Score PSP Portable Movie Player review: Score PSP Portable Movie Player

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The Good The inexpensive Score PSP Portable Movie Player offers up a wide range of viewing angles and allows you to charge your PSP using batteries.

The Bad It doesn't increase the PSP's meager movie-audio output, and the switch that toggles between headphones and system sound is difficult to find and use.

The Bottom Line The Score PSP Portable Movie Player can give your PSP a battery backup, but you can get a better movie-playing experience for a little more cash.

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5.0 Overall
  • Design 5
  • Features 6
  • Performance 4

Review Sections

Between the battery drain, the low volume levels, and the lack of an integrated stand, watching a movie on the PlayStation Portable is bit more difficult than advertised. Many companies have released stands or speaker systems, but Score, a Pelican brand, is attempting to tackle all of your PSP movie ills with the $15 PSP Portable Movie Player, a stand/charger that allows the PSP to connect to two sets of headphones.

The base of the PSP Portable Movie Player is roughly the same length and depth as the PSP, and the stand adds an inch of height to the attached PSP system. The PSP docks to the Movie Player via the power and headphone connections on the gaming device's underside. Thereafter, the PSP's audio output is available via headphone jacks on both sides of the Movie Player, while a power input on the player's right can accept the PSP's AC cord. The base of the player has a battery compartment that can hold six AA batteries, and a switch toggles the power between AC (the wall charger) or DC (the batteries). The battery backup is a nice option if your PSP's own rechargeable battery needs a boost and there's no wall outlet in sight, but the batteries will add a bit of heft to your on-the-go gaming.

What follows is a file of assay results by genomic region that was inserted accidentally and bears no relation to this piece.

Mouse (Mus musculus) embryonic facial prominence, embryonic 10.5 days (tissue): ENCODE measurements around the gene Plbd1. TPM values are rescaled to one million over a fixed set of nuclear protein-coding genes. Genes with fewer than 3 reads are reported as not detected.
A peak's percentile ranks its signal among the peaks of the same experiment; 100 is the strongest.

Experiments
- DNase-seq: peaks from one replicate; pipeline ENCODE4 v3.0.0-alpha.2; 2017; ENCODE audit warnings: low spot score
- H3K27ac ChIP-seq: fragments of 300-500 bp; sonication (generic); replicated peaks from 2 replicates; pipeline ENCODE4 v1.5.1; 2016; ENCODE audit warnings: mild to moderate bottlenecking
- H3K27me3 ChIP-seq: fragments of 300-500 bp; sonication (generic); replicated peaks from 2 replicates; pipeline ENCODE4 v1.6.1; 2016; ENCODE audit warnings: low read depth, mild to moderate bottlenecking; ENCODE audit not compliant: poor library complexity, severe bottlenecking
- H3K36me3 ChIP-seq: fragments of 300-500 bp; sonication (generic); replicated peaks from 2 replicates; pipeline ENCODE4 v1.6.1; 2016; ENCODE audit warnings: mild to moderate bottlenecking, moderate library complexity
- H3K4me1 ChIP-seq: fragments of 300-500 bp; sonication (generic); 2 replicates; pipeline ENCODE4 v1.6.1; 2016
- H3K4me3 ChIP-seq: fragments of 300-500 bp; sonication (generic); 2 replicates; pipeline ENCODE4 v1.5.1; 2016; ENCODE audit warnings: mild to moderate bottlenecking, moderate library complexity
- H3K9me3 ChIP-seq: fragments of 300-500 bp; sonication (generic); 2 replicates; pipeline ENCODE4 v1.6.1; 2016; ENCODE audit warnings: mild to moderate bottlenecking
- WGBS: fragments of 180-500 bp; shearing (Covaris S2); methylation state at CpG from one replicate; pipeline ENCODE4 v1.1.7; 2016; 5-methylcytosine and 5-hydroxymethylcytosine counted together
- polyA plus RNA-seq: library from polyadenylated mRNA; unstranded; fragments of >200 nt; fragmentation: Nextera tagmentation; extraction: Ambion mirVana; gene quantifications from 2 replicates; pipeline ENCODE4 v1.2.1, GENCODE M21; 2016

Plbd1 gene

The back of the stand has a switch to change between the headphone and system audio output. It's a bit misplaced and hard to flip over--we were unable to spot it the first time we tested the player. While the logic of its button and connectivity placement is questionable, the PSP Portable Movie Player is still a decent-looking device. If you'd prefer to keep it under wraps, the accessory can be sheathed with the included light silk carrying case.

We tested the Portable Movie Player with the UMD version of Labyrinth. The device's most glaring weakness is that it does not seem to increase the PSP's meager audio levels when playing movies. We had the system's volume all the way up and the UMD volume setting at its maximum, yet still strained to hear David Bowie's soft-spoken voice when we attempted to listen in a public place. Also of note: the Portable Movie Player accepts remote-style headphone inputs--like the headphone input on the PSP itself, it's got that little key slot next to the headphone jack--but it doesn't accept any commands from the PSP's in-line remote when attached. You're stuck using the PSP's buttons to control playback. That's not a big knock during movie viewing--an in-line remote is more useful when you're listening to music and the PSP is tucked away in your bag--it just makes us wonder why they bothered including the remote slot at all.

At the end of the day, it's the battery backup offered by the Score PSP Portable Movie Player that sets it apart from similar speaker stands. If being able to charge your PSP with universally available AA batteries appeals to you, this accessory is an easy and cheap way to get the job done, and it doesn't take up too much space when you're on the road. But as a speaker-enabled stand, it doesn't really deliver--we'd pay a few extra bucks for the SpectraVideo Logic3 Sound Grip or even the Logitech PlayGear Amp instead.

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